Millions of people spanning the globe will be able to see the planet Venus pass across the face of the sun in what will be a once-in-a-lifetime experience known as a “Venus transit.”
It will take Venus about six hours to complete its journey across the sun, appearing as a small black dot on the sun’s surface in an historical event that will not occur again until the year 2117.
Transits of the planet Venus occur only on the very rare occasions when Venus and Earth are both in a straight line with the sun. At other times, Venus passes below or above the sun due to the fact that the two orbits are at a slight angle to one another.
Transits usually occur in pairs separated by eight years, with the gap between pairs of transits alternating between 105.5 and 121.5 years. The last transit occurred in 2004.
Building on the original theories of Nicolaus Copernicus from 1543, scientists were thereby able to predict the transits of both the planets Mercury and Venus in the centuries that followed.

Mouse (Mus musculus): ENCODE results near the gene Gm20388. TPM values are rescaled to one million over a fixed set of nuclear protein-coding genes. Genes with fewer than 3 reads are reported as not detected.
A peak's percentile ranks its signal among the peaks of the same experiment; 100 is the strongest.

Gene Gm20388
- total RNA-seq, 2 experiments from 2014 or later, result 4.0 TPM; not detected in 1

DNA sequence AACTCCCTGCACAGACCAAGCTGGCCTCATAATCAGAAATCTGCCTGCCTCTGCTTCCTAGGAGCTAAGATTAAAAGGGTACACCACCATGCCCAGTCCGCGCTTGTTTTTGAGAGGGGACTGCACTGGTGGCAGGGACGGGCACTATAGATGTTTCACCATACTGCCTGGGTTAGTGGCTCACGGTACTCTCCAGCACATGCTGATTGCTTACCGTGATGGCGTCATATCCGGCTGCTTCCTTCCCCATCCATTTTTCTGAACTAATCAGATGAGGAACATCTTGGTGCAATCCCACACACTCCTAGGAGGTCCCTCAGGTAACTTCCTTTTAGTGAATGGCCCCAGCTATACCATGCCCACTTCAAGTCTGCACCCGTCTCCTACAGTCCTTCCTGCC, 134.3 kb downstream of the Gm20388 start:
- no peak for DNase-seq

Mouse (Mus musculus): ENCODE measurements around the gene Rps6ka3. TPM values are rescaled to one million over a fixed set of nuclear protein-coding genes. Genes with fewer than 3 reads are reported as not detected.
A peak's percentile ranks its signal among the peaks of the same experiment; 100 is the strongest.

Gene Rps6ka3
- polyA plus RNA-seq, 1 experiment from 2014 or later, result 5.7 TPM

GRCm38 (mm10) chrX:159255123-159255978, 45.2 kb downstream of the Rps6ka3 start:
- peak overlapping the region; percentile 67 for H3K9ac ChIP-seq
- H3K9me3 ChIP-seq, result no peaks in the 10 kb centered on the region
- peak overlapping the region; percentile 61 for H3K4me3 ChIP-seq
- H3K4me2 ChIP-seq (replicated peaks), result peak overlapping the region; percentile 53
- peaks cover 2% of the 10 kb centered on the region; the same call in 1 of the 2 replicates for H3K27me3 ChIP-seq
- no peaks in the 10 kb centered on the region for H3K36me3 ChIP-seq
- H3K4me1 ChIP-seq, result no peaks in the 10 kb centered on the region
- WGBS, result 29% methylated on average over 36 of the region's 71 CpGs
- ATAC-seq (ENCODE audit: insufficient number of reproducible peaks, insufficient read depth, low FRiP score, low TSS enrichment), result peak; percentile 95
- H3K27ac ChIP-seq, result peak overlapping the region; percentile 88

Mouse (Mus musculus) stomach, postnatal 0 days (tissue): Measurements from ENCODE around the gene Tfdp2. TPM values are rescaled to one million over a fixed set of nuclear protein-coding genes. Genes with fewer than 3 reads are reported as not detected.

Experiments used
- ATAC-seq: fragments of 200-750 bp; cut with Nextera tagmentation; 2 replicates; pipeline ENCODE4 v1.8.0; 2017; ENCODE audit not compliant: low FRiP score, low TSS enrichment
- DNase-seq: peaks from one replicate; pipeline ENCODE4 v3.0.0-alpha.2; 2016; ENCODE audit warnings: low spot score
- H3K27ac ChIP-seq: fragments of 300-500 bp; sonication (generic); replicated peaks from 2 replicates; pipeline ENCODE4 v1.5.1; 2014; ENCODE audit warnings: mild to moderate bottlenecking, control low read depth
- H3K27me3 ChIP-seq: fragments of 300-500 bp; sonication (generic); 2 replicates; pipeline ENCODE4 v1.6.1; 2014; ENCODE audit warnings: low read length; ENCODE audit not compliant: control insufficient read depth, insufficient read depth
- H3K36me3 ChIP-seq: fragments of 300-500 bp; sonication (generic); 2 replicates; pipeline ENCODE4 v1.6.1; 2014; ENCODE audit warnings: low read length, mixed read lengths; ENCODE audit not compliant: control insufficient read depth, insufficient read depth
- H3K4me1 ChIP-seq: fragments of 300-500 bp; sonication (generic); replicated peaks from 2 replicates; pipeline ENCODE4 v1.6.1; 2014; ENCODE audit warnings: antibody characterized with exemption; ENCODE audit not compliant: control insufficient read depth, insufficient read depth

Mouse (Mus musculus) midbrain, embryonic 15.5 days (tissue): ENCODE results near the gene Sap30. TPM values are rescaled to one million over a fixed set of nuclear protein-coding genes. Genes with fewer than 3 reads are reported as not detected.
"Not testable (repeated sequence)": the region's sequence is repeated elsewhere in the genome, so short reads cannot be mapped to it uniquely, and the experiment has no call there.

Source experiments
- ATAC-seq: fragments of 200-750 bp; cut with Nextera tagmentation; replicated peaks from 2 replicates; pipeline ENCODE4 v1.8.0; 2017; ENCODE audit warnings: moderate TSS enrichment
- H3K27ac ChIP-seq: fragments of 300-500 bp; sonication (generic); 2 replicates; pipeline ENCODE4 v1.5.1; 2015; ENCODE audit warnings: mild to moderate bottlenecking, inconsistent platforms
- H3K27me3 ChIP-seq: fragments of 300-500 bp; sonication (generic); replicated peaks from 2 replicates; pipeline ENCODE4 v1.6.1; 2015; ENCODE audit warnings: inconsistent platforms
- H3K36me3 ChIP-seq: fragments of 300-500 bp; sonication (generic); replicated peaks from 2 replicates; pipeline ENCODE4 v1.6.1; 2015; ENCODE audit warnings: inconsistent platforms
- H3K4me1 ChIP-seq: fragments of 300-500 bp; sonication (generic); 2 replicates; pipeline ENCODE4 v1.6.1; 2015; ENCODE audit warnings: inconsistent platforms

Not content with catching a glimpse of the 2012 Venus transit from down here on Earth, scientists in France will be using the Hubble Space Telescope to witness the effect of the transit as it ever-so-slightly darkens the moon.
Pasachoff and his colleagues hope to use the Hubble to watch Venus pass in front of the sun as seen from Jupiter – an event that will take place on September 20 of this year – and they’ll be utilizing NASA’s Cassini spacecraft, which is orbiting Saturn, to see a transit of Venus from that planet on December 21.
“We are fortunate in that we are truly living in a golden period of planetary transits and it is one of which I hope astronomers can take full advantage,” he writes.
- Venus to appear in once-in-a-lifetime event (eurekalert.org)
- Venus to appear in once-in-a-lifetime event (naturenplanet.com)
- NASA Astrophysicist Sten Odenwald to Discuss Transit of Venus (spacedaily.com)
- Looking forward to the Venus Transit by Deborah Lindsey (deretornoacasa.wordpress.com)